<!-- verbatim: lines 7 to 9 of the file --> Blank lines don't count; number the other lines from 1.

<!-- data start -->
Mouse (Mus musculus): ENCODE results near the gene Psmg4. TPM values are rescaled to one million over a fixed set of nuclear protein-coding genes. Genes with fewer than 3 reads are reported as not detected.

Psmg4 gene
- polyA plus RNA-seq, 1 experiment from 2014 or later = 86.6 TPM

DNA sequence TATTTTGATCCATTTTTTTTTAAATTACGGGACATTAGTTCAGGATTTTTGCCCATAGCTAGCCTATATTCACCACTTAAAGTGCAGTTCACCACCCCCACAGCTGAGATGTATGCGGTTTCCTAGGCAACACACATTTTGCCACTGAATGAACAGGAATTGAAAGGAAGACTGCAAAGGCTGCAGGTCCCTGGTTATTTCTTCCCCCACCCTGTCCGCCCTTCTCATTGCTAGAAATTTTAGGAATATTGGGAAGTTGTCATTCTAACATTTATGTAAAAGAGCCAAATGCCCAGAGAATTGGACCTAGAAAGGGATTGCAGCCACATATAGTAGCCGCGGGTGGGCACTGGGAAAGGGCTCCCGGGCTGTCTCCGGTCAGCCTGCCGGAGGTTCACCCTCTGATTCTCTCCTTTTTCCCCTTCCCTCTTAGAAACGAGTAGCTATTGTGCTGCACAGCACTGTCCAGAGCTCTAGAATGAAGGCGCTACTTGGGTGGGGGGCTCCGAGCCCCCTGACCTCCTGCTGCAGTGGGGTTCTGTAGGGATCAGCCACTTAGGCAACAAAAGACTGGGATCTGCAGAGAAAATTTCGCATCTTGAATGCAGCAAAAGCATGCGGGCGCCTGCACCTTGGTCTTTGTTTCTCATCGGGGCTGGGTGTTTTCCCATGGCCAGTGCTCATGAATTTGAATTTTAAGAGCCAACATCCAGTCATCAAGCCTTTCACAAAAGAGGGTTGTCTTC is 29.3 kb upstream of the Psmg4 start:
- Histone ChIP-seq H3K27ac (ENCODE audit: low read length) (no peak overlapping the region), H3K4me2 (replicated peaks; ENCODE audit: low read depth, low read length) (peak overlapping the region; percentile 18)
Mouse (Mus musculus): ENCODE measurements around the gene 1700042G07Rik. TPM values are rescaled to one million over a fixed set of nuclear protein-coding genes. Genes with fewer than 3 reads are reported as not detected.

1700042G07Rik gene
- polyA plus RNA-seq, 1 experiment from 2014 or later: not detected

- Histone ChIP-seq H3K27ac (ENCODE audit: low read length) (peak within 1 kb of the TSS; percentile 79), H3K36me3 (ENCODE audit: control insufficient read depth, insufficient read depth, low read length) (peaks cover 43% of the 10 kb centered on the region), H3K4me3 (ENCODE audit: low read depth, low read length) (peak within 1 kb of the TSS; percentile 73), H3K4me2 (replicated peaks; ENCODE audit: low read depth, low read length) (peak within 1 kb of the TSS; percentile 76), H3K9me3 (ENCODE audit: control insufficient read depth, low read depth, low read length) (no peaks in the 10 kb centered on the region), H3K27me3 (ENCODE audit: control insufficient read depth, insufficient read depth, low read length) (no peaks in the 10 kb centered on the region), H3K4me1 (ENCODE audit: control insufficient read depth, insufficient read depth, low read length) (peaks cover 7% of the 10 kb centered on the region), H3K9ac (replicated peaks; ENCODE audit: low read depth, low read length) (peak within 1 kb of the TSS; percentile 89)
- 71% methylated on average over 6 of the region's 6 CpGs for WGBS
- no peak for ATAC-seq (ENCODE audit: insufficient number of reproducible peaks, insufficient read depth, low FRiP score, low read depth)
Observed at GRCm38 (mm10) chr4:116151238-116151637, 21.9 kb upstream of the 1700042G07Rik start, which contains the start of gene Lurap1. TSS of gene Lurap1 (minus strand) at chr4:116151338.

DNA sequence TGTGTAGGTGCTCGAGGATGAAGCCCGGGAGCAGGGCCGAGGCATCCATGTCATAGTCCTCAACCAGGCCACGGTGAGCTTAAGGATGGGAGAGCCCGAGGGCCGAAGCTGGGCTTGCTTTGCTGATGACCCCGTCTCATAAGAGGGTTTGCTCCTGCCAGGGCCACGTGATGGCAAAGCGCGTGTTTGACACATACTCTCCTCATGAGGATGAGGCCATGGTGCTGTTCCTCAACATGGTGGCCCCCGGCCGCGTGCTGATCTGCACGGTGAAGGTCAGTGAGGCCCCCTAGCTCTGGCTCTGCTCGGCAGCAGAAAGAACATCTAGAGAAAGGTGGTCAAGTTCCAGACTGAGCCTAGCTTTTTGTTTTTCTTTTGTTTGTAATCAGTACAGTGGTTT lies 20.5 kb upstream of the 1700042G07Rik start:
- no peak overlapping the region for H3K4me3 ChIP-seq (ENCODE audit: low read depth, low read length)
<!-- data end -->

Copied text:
1700042G07Rik gene
- polyA plus RNA-seq, 1 experiment from 2014 or later: not detected

- Histone ChIP-seq H3K27ac (ENCODE audit: low read length) (peak within 1 kb of the TSS; percentile 79), H3K36me3 (ENCODE audit: control insufficient read depth, insufficient read depth, low read length) (peaks cover 43% of the 10 kb centered on the region), H3K4me3 (ENCODE audit: low read depth, low read length) (peak within 1 kb of the TSS; percentile 73), H3K4me2 (replicated peaks; ENCODE audit: low read depth, low read length) (peak within 1 kb of the TSS; percentile 76), H3K9me3 (ENCODE audit: control insufficient read depth, low read depth, low read length) (no peaks in the 10 kb centered on the region), H3K27me3 (ENCODE audit: control insufficient read depth, insufficient read depth, low read length) (no peaks in the 10 kb centered on the region), H3K4me1 (ENCODE audit: control insufficient read depth, insufficient read depth, low read length) (peaks cover 7% of the 10 kb centered on the region), H3K9ac (replicated peaks; ENCODE audit: low read depth, low read length) (peak within 1 kb of the TSS; percentile 89)